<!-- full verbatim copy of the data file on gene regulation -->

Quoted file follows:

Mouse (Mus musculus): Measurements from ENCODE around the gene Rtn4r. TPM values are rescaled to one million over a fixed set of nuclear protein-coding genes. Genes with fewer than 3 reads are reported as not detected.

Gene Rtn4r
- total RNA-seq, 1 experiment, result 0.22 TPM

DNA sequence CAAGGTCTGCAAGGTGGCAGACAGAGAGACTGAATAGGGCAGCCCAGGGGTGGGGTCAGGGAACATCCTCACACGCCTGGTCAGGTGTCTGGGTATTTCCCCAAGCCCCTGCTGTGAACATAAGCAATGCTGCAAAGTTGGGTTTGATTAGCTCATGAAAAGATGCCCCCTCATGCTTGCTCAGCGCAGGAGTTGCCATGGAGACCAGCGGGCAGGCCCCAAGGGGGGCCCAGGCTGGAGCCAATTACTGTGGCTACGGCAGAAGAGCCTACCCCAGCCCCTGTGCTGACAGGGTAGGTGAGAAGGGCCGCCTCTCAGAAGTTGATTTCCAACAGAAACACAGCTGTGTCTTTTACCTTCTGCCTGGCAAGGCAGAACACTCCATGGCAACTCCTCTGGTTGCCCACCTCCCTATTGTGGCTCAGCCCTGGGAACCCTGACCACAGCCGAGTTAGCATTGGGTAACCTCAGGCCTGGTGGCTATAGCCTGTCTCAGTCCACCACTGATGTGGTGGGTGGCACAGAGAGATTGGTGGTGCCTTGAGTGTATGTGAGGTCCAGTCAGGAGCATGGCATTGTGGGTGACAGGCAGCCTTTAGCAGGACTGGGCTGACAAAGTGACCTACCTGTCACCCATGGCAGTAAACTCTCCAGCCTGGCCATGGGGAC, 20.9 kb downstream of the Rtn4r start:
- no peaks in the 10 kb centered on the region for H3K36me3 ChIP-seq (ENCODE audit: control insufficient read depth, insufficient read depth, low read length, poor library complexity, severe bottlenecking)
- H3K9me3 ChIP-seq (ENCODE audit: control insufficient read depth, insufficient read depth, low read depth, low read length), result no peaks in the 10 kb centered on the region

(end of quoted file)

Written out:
Mouse (Mus musculus): Measurements from ENCODE around the gene Rtn4r. TPM values are rescaled to one million over a fixed set of nuclear protein-coding genes. Genes with fewer than 3 reads are reported as not detected.

Gene Rtn4r
- total RNA-seq, 1 experiment, result 0.22 TPM

DNA sequence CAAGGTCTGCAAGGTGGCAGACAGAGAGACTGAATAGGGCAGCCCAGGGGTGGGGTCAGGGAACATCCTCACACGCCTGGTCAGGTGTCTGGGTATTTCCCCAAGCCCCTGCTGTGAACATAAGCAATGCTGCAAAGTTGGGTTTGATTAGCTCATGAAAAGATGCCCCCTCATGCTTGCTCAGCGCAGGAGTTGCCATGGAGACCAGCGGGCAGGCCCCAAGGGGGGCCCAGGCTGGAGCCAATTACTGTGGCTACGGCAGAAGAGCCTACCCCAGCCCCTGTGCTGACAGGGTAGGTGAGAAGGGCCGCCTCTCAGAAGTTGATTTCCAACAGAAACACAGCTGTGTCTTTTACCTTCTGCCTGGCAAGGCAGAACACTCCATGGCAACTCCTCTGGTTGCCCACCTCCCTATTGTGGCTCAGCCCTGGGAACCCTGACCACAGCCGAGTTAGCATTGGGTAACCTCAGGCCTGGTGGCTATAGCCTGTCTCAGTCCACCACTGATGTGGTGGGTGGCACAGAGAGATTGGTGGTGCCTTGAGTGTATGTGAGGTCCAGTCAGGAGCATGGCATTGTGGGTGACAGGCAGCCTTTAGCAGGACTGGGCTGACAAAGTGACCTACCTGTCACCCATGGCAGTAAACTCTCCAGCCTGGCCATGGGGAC, 20.9 kb downstream of the Rtn4r start:
- no peaks in the 10 kb centered on the region for H3K36me3 ChIP-seq (ENCODE audit: control insufficient read depth, insufficient read depth, low read length, poor library complexity, severe bottlenecking)
- H3K9me3 ChIP-seq (ENCODE audit: control insufficient read depth, insufficient read depth, low read depth, low read length), result no peaks in the 10 kb centered on the region